Suzhou, alternately romanized as Soochow, is a major city located in southeastern Jiangsu Province of East China, about 100 km (62 mi) northwest of Shanghai. It is a major economic center and focal point of trade and commerce, and the second largest city in the province, after its capital Nanjing. The city is situated on the lower reaches of the Yangtze River and the shores of Lake Tai and belongs to the Yangtze River Delta region. Administratively, Suzhou is a prefecture-level city with a population of 4.33 million in its city proper, and a total resident population of 10.58 million in its administrative area. Its urban population grew at an unprecedented rate of 6.5% between 2000 and 2014, which is the highest among cities with more than 5 million people.
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Xi Shi was, according to legends, one of the renowned Four Beauties of ancient China. She was said to have lived during the end of the Spring and Autumn period in Zhuji, the capital of the ancient State of Yue.
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Penjing, also known as penzai, is the ancient Chinese art of depicting artistically formed trees, other plants, and landscapes in miniature.
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The Chinese garden is a landscape garden style which has evolved over three thousand years. It includes both the vast gardens of the Chinese emperors and members of the imperial family, built for pleasure and to impress, and the more intimate gardens created by scholars, poets, former government officials, soldiers and merchants, made for reflection and escape from the outside world. They create an idealized miniature landscape, which is meant to express the harmony that should exist between man and nature.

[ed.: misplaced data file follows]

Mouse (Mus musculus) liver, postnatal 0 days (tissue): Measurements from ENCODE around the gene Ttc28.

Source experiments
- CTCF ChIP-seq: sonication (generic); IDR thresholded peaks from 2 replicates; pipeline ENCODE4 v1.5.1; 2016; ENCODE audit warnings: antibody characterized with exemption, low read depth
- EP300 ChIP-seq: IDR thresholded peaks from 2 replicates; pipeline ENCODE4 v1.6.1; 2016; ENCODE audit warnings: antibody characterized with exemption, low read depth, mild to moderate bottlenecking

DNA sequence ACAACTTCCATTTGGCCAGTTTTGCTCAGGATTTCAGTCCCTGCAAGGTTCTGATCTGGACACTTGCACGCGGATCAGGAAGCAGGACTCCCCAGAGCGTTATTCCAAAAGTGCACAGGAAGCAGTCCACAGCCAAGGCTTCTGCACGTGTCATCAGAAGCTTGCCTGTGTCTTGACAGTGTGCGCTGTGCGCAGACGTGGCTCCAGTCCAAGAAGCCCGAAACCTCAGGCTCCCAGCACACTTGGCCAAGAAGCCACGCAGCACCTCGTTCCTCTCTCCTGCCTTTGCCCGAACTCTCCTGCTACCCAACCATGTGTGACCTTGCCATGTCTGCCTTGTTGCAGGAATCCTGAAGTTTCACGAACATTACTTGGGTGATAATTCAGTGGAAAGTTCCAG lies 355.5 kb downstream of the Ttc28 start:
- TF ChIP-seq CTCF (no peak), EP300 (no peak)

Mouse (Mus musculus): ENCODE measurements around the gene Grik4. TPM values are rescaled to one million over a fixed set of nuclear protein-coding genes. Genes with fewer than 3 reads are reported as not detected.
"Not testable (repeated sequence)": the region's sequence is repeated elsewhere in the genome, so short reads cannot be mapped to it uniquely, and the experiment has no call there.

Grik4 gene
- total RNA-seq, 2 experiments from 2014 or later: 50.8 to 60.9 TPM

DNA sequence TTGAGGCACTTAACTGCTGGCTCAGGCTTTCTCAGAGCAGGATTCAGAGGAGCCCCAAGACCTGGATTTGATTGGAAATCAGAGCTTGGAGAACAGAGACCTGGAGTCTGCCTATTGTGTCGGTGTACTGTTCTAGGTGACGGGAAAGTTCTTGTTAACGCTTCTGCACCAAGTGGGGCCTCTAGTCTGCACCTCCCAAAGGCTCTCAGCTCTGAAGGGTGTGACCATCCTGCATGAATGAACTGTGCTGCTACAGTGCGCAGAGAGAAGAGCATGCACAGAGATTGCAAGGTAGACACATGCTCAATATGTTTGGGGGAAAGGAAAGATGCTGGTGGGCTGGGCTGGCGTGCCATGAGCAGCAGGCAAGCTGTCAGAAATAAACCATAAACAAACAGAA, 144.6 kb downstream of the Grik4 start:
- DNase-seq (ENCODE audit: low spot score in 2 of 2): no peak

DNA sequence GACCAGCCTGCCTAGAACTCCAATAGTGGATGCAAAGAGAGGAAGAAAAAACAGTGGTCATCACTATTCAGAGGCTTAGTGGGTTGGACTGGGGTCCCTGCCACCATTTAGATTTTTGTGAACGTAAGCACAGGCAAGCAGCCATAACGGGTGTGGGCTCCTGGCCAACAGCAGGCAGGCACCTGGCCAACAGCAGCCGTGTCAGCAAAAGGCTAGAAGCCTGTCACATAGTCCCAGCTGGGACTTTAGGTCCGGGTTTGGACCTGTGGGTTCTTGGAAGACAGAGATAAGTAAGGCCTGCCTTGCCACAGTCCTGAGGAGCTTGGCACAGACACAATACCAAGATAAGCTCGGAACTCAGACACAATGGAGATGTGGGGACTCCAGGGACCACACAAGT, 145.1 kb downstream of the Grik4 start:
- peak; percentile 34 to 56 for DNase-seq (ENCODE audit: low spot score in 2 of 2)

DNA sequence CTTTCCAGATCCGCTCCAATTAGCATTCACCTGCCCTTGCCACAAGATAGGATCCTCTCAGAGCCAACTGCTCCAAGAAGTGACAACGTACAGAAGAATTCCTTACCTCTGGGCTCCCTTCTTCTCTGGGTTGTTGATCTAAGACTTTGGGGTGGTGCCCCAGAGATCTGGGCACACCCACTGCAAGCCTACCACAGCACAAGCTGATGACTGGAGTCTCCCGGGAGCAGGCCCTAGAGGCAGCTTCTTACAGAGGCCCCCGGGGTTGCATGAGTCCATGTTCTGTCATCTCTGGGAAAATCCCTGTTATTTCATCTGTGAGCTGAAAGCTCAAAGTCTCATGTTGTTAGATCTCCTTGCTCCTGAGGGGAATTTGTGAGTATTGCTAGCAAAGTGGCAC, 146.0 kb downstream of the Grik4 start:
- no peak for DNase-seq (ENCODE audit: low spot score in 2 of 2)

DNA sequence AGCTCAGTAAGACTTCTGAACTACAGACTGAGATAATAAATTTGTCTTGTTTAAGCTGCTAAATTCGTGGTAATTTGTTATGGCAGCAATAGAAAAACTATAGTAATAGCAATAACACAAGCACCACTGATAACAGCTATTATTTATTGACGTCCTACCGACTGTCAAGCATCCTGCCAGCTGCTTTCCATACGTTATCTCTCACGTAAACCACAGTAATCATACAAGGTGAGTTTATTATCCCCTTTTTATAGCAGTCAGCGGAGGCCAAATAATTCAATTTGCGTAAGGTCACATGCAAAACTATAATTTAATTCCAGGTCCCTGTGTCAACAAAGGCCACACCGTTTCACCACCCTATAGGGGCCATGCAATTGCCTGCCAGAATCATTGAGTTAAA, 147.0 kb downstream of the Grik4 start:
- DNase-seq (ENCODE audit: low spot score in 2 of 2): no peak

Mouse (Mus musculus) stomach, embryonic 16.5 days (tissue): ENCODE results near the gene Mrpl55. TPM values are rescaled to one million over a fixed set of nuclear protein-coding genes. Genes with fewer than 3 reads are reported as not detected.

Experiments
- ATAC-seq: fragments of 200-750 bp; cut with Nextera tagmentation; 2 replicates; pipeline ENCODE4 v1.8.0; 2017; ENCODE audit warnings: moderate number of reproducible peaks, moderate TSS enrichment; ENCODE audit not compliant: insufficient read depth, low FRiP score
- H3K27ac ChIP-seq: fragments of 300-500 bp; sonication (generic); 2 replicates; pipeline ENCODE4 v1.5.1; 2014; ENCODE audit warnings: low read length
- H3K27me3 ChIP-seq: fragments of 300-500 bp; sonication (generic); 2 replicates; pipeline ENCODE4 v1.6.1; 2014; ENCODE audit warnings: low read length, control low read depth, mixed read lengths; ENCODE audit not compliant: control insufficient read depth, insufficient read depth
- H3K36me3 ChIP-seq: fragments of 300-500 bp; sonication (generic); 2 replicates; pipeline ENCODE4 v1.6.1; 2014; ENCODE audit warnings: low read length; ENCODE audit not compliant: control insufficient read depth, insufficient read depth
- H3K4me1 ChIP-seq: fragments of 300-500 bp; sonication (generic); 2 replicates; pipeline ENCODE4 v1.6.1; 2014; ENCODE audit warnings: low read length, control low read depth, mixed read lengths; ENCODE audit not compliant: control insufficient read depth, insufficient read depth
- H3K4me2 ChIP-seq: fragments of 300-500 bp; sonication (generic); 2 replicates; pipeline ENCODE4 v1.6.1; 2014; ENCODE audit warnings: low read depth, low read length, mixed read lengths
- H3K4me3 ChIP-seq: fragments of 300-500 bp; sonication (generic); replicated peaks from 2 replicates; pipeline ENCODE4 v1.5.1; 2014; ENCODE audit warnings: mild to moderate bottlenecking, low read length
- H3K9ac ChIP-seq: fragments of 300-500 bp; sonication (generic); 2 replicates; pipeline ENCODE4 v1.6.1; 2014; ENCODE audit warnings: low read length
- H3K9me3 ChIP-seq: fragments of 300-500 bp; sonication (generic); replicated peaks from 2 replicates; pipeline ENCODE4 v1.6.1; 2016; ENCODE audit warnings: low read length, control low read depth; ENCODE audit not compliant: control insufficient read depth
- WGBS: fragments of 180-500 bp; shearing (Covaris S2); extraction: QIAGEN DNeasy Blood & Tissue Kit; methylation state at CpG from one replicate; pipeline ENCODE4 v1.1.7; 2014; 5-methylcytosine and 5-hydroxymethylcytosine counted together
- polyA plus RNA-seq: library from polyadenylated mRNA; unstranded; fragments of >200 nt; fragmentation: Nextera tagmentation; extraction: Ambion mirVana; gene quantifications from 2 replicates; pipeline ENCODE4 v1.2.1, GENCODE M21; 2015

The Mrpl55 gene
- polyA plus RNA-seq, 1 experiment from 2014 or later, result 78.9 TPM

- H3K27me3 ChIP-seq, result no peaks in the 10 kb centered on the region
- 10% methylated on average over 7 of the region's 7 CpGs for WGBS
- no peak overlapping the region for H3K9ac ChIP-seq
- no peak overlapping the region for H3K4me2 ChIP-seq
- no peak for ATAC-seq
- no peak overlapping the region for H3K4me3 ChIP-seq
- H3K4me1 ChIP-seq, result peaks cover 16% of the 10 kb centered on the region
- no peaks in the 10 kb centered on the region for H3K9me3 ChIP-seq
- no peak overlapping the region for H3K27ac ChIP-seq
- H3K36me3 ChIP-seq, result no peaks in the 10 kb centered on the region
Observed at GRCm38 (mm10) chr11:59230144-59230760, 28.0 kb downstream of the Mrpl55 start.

The Yunyan Temple or Tiger Hill Temple was a historical temple located on Tiger Hill in Suzhou, in Jiangsu province, China. The temple was founded in 327 and was last rebuilt in 1871. It has suffered damage in successive wars throughout history, and much of the temple was finally destroyed during the Second Sino-Japanese War, which ended in 1945. The grounds of the temple covered most of what is today Tiger Hill park.
The Tiger Hill Pagoda, more officially the Yunyan Pagoda, also sometimes translated as Huqiu Tower, is a Chinese pagoda situated on Tiger Hill in Suzhou city, Jiangsu Province of Eastern China. It is nicknamed the 'Leaning Tower of China'.
The Humble Administrator's Garden is a Chinese garden in Suzhou, a UNESCO World Heritage Site and one of the most famous of the gardens of Suzhou. The garden is located at 178 Northeast Street (东北街178号), Gusu District. At 78 mu (亩), it is the largest garden in Suzhou and is considered by some to be the finest garden in all of southern China.